There is a special magic in the folk tale. Modern media can give you great stories, for sure. But folklore is in our bones. There’s something about an organic legend that just means more, as though its oral history or long lifespan gives it more worth. It’s been imbued by the people who tell it. The Field Guide to Evil is a collection of those types of stories. It’s several different folklore-based short films, assembled by the people behind The ABCs of Death. Each segment comes from a different culture, so the film really is a global project. Before I begin let me say: overall this film was a joy to watch. If you’re into folklore or if you just want to see horror by people who know what they’re doing, don’t miss this one.

 

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The Sinful Women of Hollfall

Directed by Severin Fiala & Veronika Franz (Goodnight Mommy)

I spoke to many people who said the first entry into the collection was their favorite, and I can definitely see why. Sinful Women is everything that this collection should be; rooted in deep cultural folklore but given a new, horrifying narrative.

Sinful Women follows two young girls in a rural, all-women community somewhere in 1500s Eastern Europe. The two begin a romantic relationship, which goes against the heavily religious morals of the group. The protagonist’s mother warns that a “sinful” lifestyle will summon a demon known as “The Trud,” and sure enough, bad things start happening to the pair. I loved this segment’s natural beauty and superstitious tone. Each member of the cast was exquisite, and the monster design stayed with me after the screening. Plus, this segment’s ending was a rare treat in short horror films, check it out to see why. For gorgeous camera work, engrossing scares, and an elegantly simple story, I’d give this one a 9/10.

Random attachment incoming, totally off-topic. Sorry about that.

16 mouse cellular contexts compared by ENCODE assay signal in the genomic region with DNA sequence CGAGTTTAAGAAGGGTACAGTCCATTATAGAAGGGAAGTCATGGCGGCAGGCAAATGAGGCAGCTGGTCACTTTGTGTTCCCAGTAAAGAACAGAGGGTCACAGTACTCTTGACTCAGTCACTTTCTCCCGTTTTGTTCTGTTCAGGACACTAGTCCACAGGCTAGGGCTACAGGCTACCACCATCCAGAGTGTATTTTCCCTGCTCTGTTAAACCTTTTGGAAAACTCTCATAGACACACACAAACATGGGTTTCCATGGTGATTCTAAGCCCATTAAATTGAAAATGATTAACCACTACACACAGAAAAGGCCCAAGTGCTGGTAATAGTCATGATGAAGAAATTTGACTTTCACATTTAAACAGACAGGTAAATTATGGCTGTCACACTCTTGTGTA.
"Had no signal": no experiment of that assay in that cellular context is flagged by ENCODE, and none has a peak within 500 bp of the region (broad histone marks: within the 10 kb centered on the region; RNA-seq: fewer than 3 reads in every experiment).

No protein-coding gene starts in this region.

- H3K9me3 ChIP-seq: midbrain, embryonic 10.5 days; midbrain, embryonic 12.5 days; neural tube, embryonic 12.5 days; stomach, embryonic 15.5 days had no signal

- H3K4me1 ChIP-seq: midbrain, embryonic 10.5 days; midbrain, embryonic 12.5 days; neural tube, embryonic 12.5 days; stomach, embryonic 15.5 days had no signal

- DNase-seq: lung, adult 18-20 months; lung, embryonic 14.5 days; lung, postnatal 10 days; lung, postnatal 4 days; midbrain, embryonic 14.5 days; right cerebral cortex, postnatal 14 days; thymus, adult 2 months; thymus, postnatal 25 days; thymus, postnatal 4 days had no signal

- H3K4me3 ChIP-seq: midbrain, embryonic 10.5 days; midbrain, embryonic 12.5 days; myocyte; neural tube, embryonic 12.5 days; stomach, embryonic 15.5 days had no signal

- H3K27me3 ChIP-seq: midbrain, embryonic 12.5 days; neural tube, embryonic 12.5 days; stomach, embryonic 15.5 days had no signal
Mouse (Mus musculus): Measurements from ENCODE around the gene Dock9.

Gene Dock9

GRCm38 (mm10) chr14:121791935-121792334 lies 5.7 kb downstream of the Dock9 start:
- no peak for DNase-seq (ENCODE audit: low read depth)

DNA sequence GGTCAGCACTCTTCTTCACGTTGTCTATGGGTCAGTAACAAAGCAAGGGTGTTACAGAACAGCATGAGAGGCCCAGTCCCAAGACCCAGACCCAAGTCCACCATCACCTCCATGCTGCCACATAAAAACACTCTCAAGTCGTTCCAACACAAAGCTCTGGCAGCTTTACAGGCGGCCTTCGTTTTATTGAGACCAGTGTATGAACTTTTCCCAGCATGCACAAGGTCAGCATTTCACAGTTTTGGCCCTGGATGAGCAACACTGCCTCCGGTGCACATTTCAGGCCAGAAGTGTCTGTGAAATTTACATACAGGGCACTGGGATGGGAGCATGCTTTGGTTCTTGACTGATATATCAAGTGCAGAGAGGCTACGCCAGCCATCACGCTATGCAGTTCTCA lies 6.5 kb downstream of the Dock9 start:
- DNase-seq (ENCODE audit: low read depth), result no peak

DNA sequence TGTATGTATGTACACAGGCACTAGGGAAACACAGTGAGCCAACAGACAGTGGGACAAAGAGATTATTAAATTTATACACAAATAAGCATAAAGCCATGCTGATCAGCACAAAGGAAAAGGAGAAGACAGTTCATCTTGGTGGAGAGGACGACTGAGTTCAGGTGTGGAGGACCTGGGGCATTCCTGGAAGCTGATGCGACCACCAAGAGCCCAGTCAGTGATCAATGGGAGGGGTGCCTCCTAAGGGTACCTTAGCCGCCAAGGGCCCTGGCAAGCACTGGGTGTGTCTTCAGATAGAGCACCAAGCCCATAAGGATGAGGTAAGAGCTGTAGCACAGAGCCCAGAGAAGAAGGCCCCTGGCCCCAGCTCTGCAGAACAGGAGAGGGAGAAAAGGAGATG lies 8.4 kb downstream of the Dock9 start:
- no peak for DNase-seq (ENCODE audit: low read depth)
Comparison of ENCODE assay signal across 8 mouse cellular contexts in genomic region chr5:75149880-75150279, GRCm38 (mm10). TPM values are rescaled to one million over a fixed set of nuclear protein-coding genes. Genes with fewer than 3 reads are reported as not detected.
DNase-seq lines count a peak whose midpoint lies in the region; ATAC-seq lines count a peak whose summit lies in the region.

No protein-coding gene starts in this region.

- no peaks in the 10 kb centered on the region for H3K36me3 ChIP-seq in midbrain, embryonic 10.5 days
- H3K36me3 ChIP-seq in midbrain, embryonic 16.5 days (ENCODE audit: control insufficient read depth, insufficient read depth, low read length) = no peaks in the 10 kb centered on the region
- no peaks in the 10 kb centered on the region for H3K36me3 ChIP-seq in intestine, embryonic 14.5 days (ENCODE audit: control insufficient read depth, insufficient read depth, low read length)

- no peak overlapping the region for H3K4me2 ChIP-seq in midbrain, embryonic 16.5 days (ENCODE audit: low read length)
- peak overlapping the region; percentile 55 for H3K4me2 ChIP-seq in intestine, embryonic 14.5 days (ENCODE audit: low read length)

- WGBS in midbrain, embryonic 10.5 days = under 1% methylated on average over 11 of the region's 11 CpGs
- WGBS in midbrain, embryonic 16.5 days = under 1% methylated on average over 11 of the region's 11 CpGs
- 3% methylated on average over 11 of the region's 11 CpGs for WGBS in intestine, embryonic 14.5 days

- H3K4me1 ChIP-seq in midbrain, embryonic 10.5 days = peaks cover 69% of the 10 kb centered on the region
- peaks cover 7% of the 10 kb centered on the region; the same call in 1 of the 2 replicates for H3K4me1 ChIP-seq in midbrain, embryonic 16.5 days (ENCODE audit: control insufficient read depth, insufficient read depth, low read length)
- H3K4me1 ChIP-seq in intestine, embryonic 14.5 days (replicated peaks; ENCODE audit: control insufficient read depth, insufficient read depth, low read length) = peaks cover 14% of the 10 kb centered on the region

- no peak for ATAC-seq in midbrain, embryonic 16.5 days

Haunted by Al Karisi, The Childbirth Djinn

Directed by Can Evrenol (Housewife)

Alright, if a “demon of childbirth” doesn’t scare you right off the bat, maybe this segment isn’t for you. Nor, I guess, is horror in general, because you are the bravest person in the universe.

Al Karisi is the story of a young pregnant girl who takes care of an elderly invalid. The story hints that this young girl has a husband somewhere, but he isn’t around. Nor, really, is anyone else. When the young girl takes a forbidden family charm into her possession, a wicked spirit enters her home and begins ruining her life. Even worse? She has her baby moments after the spirit appears. This short calls upon a real terror, the idea of needing to care for others while being completely alone. It also uses the classic horror trope of a  “goat-thing” in a very subtle and terrifying way. For low-key effects, a sense of hopelessness, and one of the spookiest silhouette shots I’ve seen in a while, I’d rate this film 8/10.

 

 

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The Kindler and the Virgin

Directed by Agnieszka Smoczynska (The Lure)

We are thrown into this segment instantly, when a ghost appears to an aging, lower-class worker. She promises him wealth, wisdom, and strength, just as long as he eats three freshly dead human hearts. The visuals of the ghost are very unsettling in this film. Her makeup and wardrobe is an unearthly pale, and her movements are hauntingly alien. And when the cobbler gets to eating the hearts, well, buckle up. Maybe skip this one if gore bothers you. For interesting imagery but a bit of an expectable plot, plus a somewhat anti-climatic ending, I’d give this one a 6/10.

 

Beware the Melonheads

Directed by Calvin Reeder (V/H/S)

This part was…weird. The story of a family trapped in the mountains of the Midwest US with a group of killer children is already pretty out there. Now, add the fact that these children have massive, grotesque heads and you’ve got a very odd little urban legend. I really liked this short film, but that doesn’t mean I think it completely worked. The humor felt out of place, but definitely had me laughing. The visual of melonheaded kids was disturbing, but I don’t think it served the overall story. For trying to give us a really original monster-story, but not always succeeding, I’d give this one a 7/10.

 

Whatever Happened to Panagas the Pagan?